- The Washington Times - Tuesday, February 6, 2007

Don’t forget the champagne. When you raise a toast to your Valentine next Wednesday, no other wine will do. This year, why not make it pink — or pale orange, copper, salmon, or any of the many hues that color rose champagnes? After all, roses rank among the most romantic renditions of the world’s most amorous wine.

Maybe it’s the gentle hiss of the cork finding freedom from the bottle, followed by the first fizz when the wine enters the glass. Or the sight of all those tiny bubbles. Or the taste — dry but luxurious, and very, very elegant.

No matter the cause, the effect is the same. Rose champagne always seems ready to whisper passion’s sweet nothings, or even better, love’s far sweeter everythings.

Some people think that rosy-hued sparkling wine has to be sweet. This idea is left over from the days of Cold Duck, and other now mostly forgotten cheap American bubblies. In truth, though, rose champagne — the real stuff, from the eponymous region in northeastern France — is dry. It contains no more sugar, and in fact sometimes less sugar, than pale-colored champagne.

The other common misconception regarding roses is that their quality isn’t high. Nothing could be further from the truth. Good roses are just as balanced, harmonious, nuanced, and long — the telltale marks of high quality in any wine — as other good champagnes.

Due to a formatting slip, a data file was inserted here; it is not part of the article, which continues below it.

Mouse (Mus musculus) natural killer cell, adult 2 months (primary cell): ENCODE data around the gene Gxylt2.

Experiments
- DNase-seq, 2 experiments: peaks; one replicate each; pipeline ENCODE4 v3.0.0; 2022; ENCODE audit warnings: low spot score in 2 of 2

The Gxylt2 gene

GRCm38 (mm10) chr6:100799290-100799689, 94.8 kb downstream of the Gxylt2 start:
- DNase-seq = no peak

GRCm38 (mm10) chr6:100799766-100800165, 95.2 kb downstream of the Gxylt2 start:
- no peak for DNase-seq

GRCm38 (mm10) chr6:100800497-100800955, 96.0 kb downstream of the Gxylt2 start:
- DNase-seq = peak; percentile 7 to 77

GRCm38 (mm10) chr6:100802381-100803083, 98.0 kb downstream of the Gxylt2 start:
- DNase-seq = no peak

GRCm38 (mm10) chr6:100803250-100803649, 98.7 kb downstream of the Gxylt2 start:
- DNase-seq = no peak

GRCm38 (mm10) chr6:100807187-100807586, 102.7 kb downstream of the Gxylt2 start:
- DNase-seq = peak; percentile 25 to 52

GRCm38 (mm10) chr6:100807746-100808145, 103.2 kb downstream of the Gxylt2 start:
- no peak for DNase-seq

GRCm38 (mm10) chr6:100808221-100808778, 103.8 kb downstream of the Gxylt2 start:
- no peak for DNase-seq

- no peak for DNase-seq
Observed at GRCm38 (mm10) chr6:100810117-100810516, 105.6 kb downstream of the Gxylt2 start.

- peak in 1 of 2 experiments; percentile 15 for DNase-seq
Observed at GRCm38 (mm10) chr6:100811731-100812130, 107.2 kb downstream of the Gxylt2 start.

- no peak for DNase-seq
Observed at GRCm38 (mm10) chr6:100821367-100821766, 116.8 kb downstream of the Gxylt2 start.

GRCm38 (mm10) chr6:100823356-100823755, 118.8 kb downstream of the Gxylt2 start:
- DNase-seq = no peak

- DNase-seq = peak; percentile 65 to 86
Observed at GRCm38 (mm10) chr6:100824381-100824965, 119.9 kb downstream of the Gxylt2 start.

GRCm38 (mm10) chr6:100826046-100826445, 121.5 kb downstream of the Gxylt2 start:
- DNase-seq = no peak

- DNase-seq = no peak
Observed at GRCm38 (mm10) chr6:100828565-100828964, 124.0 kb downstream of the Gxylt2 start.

They are, however, somewhat scarce. Most firms make at least one rose, with some offering two or three at different quality (and price) points, but few produce all that many bottles. Only about 3 percent of the total production of wine in champagne comes colored pink.

Although that low percentage reflects market demand to some degree, rose champagnes have no difficulty attracting buyers. These wines, however, are tricky to make, or make well, and that may be the more important reason why not that many are made at all.

It’s not easy to make any champagne. The winemaker ferments barely ripe grapes and then induces another fermentation by adding a little yeast and a little sugar to the young base wine. Because this second fermentation takes place in the bottle, the bubbles are trapped. After many months or even years of aging, during which the maturing wine develops more and more flavors, including nutty, toasty ones from contact with the spent yeast cells, the residue from fermentation is disgorged. The winemaker then adds a small amount of wine to top off the bottle, and voila — champagne.

The whole process is long and labor-intensive. In addition, the chalky, limestone-laden land where the chardonnay, pinot noir, and pinot meunier grapes grow is limited and expensive. That’s why true champagnes never come cheap.

The color of rose champagnes can range from a pale, onion-skin tone to a deep topaz, and it comes in one of two ways. The first and most common method involves adding a small portion of still red wine to the base wine before the second fermentation. The rarer second technique is to keep some of the dark grape skins in contact with the juice during the first fermentation.